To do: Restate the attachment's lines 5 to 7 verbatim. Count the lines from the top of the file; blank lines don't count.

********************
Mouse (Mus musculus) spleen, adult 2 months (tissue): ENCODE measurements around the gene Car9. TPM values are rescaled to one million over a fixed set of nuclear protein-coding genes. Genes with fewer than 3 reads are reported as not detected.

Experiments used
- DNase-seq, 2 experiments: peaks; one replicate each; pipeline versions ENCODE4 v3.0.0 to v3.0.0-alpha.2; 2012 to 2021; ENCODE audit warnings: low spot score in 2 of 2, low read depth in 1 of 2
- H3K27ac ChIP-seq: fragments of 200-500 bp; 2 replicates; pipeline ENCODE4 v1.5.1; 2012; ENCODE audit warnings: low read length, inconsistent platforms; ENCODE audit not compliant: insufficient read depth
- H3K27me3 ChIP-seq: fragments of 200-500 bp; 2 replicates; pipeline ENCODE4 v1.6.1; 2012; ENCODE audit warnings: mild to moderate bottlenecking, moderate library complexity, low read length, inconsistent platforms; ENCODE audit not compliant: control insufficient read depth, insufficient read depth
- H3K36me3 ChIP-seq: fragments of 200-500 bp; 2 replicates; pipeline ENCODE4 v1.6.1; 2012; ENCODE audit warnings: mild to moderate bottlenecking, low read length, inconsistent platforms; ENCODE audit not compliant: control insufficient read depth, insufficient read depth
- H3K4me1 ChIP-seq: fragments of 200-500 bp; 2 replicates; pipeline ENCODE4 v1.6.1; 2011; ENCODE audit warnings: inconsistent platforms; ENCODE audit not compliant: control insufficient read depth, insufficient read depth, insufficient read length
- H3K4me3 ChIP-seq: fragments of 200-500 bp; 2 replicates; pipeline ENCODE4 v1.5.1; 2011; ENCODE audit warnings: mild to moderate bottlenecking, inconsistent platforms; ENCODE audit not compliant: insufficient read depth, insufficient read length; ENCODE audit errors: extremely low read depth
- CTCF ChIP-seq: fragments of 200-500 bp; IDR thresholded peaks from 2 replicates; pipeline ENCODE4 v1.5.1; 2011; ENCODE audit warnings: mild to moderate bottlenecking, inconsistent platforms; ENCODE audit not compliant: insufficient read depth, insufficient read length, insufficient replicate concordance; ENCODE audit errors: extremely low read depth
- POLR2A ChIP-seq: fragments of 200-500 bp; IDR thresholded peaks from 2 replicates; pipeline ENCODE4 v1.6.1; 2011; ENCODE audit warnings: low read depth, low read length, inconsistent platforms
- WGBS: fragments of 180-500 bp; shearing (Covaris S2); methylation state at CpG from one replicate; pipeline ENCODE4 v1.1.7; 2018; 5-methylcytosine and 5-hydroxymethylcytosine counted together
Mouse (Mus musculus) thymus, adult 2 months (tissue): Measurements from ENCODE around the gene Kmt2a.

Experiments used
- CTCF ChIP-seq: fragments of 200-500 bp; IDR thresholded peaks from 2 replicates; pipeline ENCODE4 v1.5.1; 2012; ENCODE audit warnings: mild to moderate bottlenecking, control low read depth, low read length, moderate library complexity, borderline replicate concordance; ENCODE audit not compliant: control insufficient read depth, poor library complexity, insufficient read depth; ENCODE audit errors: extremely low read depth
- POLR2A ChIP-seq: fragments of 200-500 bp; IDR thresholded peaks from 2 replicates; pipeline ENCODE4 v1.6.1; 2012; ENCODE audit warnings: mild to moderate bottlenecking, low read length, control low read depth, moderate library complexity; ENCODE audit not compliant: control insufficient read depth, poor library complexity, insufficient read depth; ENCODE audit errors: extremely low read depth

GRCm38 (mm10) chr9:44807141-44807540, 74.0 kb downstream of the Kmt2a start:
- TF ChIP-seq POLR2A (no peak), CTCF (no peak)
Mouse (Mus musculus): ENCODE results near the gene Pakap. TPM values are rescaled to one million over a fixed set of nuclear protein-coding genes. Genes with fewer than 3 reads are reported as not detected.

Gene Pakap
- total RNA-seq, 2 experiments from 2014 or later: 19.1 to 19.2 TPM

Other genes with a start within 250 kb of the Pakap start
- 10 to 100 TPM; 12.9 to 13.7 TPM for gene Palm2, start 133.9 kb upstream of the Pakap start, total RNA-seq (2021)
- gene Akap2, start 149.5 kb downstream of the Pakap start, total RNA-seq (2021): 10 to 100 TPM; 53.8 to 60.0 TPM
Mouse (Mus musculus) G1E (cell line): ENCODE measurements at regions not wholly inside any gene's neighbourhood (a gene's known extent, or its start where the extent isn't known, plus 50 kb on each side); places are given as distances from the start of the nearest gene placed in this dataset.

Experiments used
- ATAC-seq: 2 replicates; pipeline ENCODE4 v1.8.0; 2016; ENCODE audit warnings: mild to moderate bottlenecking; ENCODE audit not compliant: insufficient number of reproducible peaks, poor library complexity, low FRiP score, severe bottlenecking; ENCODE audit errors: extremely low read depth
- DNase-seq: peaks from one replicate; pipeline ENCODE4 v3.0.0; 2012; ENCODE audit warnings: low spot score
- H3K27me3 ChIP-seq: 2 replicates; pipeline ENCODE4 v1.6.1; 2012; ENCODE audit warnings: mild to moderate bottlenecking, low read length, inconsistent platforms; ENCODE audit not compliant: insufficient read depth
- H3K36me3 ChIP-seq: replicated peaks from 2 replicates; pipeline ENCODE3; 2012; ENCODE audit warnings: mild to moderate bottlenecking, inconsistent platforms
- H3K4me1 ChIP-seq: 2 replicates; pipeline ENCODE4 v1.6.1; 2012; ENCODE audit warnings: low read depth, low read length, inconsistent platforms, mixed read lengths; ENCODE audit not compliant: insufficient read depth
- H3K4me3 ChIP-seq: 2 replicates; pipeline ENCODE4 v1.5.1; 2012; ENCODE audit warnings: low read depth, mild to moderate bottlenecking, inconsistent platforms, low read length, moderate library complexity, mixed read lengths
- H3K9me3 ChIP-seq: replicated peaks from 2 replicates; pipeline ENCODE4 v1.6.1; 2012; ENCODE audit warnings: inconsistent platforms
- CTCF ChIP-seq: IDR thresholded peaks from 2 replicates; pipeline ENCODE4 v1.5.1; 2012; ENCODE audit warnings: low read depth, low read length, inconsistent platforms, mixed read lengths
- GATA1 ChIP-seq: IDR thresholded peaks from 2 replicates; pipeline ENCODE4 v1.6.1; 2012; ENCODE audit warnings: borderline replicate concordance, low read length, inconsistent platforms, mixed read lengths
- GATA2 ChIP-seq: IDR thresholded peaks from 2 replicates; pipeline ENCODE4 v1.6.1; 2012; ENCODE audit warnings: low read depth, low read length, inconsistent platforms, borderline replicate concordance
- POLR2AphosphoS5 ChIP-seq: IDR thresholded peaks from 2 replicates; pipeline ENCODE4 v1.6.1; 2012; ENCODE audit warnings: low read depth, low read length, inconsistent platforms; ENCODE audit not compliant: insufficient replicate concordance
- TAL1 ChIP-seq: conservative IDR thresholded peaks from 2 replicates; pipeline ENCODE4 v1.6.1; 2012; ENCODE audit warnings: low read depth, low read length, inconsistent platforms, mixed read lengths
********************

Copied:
- H3K27me3 ChIP-seq: fragments of 200-500 bp; 2 replicates; pipeline ENCODE4 v1.6.1; 2012; ENCODE audit warnings: mild to moderate bottlenecking, moderate library complexity, low read length, inconsistent platforms; ENCODE audit not compliant: control insufficient read depth, insufficient read depth
- H3K36me3 ChIP-seq: fragments of 200-500 bp; 2 replicates; pipeline ENCODE4 v1.6.1; 2012; ENCODE audit warnings: mild to moderate bottlenecking, low read length, inconsistent platforms; ENCODE audit not compliant: control insufficient read depth, insufficient read depth
- H3K4me1 ChIP-seq: fragments of 200-500 bp; 2 replicates; pipeline ENCODE4 v1.6.1; 2011; ENCODE audit warnings: inconsistent platforms; ENCODE audit not compliant: control insufficient read depth, insufficient read depth, insufficient read length